An Experimental Survival Driving Game? Yes!
Its not often that truly great game comes completely free of charge. Most free to play downloadable games come with the ever enticing addition of a shop pulling you closer to actually shelling out the cash you once though you were saving, but with the student developed racer, Nitronic Rush, you can be sure of a damn fine game that will never even stare suggestively at your pockets.
Nitronic Rush credits itself as not your typical racer, but instead an experimental survival driving game. Nitronic Rush doesn’t pit you against rival drivers as you run laps around a course, instead you boost, jump, wall ride, flip and fly around the twisting, often gravity defying tracks of a city hell bend on blowing you up. It really is that good!
Using early 90’s arcade racers as inspiration, the guys of Team Nitronic have pieced together an almost Tron-like art style where every track and object looks sharp, solid and glows superbly. The brief 9 track “story” mode sees the digital city come under attack by an angry computer virus, you then drive around the city tracks avoiding every piece of weaponry the rogue city flings at you until you arrive close enough to the core for you to slam your car, appropriately named “antivirus”, to restore/reboot the city back to its normal self. Obviously the story isn’t trying to win any awards, but then again, it shouldn’t have to, its an experimental survival driving game. The solid adrenaline rush of the game’s speed is infectiously fun and that is all that really matters– see what we did there?
While the story mode of Nitronic Rush may only be 9-tracks long, that isn’t to say the game ends there. Far from it. The most fun is found later, in the hardcore maps. Your ability to fly is nullified here. Instead you will learn the art of the boosted super jump and wall ride techniques to help you navigate these increasingly difficult stages. Hardcore mode features 5 new maps rather than re-hashed story content and really pushes the fun of the game to a new level – as well as the skill involved. Hardcore mode pushes your ability to focus, timing, reactions and judgement further as you will need to make use of almost every part of your controller to stay on the track and time your wall ride switches to perfection to compensate for gravity and your own speed. Be ready to hit that restart button a few times!
Even after the hardcore mode has been dusted off, there is no saying you won’t want to play the tracks again, but if you don’t, there are still more! Challenge maps are unlocked along with archived tracks rejected from the other sets. Challenge maps offer exactly what they suggest, stripping your car of features or just demanding you make use of a specific one as you make your way through more unique courses.
Still rolling content at you, the game offers time trail leader boards for you to compete with your friends, local players and even the times scored by the developers themselves along with some pretty interesting achievements and unlockable cars. Return the ever nostalgic highscrore board full of AAA and other three-letter names. Score board placements are based on both track completion time and the scores generated by the barrel roll stunts and fear-inducing tricks executed on the way to the finish gate with multipliers being handed out for unique stunts. Think diminishing returns. Lap perfectionists can choose to challenge the ghosts of their rivals to fine-tune routes and make use some of the shortcuts and alternate paths seen in the stages. Though you may want to avoid them just to keep the thrill ride going that much longer.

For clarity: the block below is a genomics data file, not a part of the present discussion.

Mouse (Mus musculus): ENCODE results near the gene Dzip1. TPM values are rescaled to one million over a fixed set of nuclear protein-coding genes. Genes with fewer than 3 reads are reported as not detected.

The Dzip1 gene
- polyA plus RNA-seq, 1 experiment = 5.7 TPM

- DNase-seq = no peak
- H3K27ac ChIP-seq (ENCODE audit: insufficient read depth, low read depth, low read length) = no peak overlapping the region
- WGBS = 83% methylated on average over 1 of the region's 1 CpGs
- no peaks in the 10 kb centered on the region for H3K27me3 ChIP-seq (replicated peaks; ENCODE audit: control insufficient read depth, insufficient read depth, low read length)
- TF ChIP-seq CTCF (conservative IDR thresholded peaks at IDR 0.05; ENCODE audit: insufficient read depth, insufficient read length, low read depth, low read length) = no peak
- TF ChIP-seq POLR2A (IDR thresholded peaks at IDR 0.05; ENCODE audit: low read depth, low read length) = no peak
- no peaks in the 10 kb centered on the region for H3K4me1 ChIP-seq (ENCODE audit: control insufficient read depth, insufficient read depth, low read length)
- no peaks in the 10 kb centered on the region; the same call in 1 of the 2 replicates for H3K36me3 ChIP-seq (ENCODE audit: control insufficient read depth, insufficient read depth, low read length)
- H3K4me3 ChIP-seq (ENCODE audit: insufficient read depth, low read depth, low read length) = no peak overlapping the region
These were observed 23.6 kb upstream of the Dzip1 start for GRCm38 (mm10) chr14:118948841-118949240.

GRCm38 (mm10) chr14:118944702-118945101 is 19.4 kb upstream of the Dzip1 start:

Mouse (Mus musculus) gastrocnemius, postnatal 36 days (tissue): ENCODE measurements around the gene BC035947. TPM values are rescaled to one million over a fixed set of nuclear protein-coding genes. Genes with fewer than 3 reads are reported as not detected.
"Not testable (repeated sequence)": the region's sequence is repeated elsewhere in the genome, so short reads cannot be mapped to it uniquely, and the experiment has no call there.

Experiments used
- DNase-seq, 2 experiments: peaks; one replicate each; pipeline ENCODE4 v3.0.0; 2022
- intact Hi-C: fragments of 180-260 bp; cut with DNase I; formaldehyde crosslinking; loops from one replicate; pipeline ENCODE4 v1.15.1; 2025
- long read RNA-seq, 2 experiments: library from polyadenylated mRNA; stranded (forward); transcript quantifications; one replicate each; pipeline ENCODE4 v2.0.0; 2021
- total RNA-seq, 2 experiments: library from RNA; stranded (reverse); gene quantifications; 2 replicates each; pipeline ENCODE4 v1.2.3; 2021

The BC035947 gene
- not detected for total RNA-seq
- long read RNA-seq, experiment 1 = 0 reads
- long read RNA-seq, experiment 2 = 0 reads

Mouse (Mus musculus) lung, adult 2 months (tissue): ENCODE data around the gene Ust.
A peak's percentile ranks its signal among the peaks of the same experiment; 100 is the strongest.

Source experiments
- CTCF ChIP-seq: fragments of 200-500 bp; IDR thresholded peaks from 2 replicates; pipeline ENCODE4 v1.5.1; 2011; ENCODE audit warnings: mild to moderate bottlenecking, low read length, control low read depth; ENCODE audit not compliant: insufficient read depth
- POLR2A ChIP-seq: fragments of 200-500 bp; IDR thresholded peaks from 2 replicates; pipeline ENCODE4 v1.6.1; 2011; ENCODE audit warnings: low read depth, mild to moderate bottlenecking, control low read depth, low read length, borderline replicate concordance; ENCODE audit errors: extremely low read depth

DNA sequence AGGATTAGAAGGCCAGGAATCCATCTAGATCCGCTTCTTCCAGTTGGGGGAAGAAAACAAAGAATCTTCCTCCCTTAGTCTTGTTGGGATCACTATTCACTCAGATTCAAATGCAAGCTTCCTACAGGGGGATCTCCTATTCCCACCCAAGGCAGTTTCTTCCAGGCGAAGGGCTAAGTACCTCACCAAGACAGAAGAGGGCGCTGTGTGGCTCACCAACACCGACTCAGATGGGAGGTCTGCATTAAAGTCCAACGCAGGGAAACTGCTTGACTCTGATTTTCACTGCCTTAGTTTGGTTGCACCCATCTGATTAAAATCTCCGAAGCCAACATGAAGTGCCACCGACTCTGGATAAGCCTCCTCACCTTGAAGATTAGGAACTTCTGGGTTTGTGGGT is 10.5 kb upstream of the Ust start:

The controls feel incredibly solid and well polished with the intro screen itself recommending you use an Xbox 360 controller if at all possible (other joypads should work reasonably well). The snug fit of a controller will seriously help with car handling as, don’t forget, you are not just driving the car, you are almost piloting it at times. The learning curve of controls is almost non-existent. Each ability is taught within its own environment with more only thrown at you as you need them. The wall jump/ride techniques may take some getting use to, but this is generally down to your own ability to react quickly and your own timing along the course.
Applause go to audio director, Jordan Hemenway and assistant composer, M.J. Quigley, who crafted the games audio. Each course of the game features a new piece of music just as infectious as the gameplay itself, the catchy beats and rhythms go hand in hand with the pace of the game and still keep that adrenaline rush going as you steer your car over the road and into the digital subspace below. Of course it wouldn’t be fare just to applaud one guy. The whole team have done an incredible job of piecing together this gem of an indie racer. They should all be proud and buy themselves a huge treat. Seriously.
We were given review access to the game just days before the official release meaning if we actually found any issues, they may have been ironed out by the time you read this, but we didn’t find any! We hit the team up for an interview which we be posted up on the site shortly!
Team Nitonic of the Digipen Institute of Technology have done an excellent job with Nitronic Rush, fusing together a catchy soundtrack, glowing art style and fantastically fun, high-speed driving gameplay and barrel-rolling it into one well polished speedy ball. While it may not be winning any innovation awards or even any recognition from big publications, the game is ridiculously fun and given the fact that its free, really should be played by anyone with a half decent computer capable of keeping its speed running perfectly.
Final Score: 4/5
Nitronic Rush can be downloaded for free here.